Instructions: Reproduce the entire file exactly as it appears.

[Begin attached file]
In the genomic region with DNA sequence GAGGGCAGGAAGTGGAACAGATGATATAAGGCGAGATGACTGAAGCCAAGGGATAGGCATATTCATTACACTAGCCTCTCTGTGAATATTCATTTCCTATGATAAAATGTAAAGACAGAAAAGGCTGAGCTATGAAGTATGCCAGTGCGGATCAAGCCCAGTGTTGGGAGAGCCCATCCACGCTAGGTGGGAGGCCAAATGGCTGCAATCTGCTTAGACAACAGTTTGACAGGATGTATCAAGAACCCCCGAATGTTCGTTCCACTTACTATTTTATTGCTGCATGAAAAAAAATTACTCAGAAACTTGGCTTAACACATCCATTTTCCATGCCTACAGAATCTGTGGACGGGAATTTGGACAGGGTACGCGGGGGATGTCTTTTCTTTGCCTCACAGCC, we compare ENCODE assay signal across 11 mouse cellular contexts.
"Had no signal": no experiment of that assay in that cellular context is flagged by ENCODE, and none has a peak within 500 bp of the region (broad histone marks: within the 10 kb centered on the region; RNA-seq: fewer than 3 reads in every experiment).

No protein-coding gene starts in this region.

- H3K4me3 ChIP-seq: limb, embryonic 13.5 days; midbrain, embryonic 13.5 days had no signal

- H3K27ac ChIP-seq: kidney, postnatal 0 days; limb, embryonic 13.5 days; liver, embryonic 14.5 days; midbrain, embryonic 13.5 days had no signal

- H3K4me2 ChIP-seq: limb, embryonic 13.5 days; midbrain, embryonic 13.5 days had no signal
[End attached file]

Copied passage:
In the genomic region with DNA sequence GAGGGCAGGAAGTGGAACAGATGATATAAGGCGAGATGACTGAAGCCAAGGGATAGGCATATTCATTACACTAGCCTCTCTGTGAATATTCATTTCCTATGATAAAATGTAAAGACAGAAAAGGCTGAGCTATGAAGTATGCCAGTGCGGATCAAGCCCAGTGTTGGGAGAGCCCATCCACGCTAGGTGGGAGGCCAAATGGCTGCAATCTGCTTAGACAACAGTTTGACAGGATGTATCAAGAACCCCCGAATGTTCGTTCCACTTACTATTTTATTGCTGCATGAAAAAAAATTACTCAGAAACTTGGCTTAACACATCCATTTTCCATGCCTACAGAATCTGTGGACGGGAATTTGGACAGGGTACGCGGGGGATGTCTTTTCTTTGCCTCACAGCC, we compare ENCODE assay signal across 11 mouse cellular contexts.
"Had no signal": no experiment of that assay in that cellular context is flagged by ENCODE, and none has a peak within 500 bp of the region (broad histone marks: within the 10 kb centered on the region; RNA-seq: fewer than 3 reads in every experiment).

No protein-coding gene starts in this region.

- H3K4me3 ChIP-seq: limb, embryonic 13.5 days; midbrain, embryonic 13.5 days had no signal

- H3K27ac ChIP-seq: kidney, postnatal 0 days; limb, embryonic 13.5 days; liver, embryonic 14.5 days; midbrain, embryonic 13.5 days had no signal

- H3K4me2 ChIP-seq: limb, embryonic 13.5 days; midbrain, embryonic 13.5 days had no signal